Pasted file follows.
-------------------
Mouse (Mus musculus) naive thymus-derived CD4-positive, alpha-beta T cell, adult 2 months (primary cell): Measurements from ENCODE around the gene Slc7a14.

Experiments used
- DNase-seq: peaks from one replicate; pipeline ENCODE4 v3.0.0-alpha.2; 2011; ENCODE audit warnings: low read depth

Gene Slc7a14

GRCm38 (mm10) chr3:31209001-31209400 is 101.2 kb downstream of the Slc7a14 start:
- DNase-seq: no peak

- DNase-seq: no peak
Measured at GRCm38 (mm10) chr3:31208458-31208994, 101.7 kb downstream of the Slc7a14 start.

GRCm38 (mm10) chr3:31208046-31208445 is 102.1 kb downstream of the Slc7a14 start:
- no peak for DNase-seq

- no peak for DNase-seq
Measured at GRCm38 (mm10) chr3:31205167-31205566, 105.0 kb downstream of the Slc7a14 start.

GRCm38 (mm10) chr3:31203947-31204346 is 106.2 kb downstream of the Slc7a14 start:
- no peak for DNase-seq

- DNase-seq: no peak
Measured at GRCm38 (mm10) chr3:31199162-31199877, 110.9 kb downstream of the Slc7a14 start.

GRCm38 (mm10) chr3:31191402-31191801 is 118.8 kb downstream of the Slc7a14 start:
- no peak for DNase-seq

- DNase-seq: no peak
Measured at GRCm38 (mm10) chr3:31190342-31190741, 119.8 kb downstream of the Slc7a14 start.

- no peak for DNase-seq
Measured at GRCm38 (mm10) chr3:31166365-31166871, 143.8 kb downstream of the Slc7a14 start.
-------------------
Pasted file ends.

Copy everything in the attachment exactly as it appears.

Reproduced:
Mouse (Mus musculus) naive thymus-derived CD4-positive, alpha-beta T cell, adult 2 months (primary cell): Measurements from ENCODE around the gene Slc7a14.

Experiments used
- DNase-seq: peaks from one replicate; pipeline ENCODE4 v3.0.0-alpha.2; 2011; ENCODE audit warnings: low read depth

Gene Slc7a14

GRCm38 (mm10) chr3:31209001-31209400 is 101.2 kb downstream of the Slc7a14 start:
- DNase-seq: no peak

- DNase-seq: no peak
Measured at GRCm38 (mm10) chr3:31208458-31208994, 101.7 kb downstream of the Slc7a14 start.

GRCm38 (mm10) chr3:31208046-31208445 is 102.1 kb downstream of the Slc7a14 start:
- no peak for DNase-seq

- no peak for DNase-seq
Measured at GRCm38 (mm10) chr3:31205167-31205566, 105.0 kb downstream of the Slc7a14 start.

GRCm38 (mm10) chr3:31203947-31204346 is 106.2 kb downstream of the Slc7a14 start:
- no peak for DNase-seq

- DNase-seq: no peak
Measured at GRCm38 (mm10) chr3:31199162-31199877, 110.9 kb downstream of the Slc7a14 start.

GRCm38 (mm10) chr3:31191402-31191801 is 118.8 kb downstream of the Slc7a14 start:
- no peak for DNase-seq

- DNase-seq: no peak
Measured at GRCm38 (mm10) chr3:31190342-31190741, 119.8 kb downstream of the Slc7a14 start.

- no peak for DNase-seq
Measured at GRCm38 (mm10) chr3:31166365-31166871, 143.8 kb downstream of the Slc7a14 start.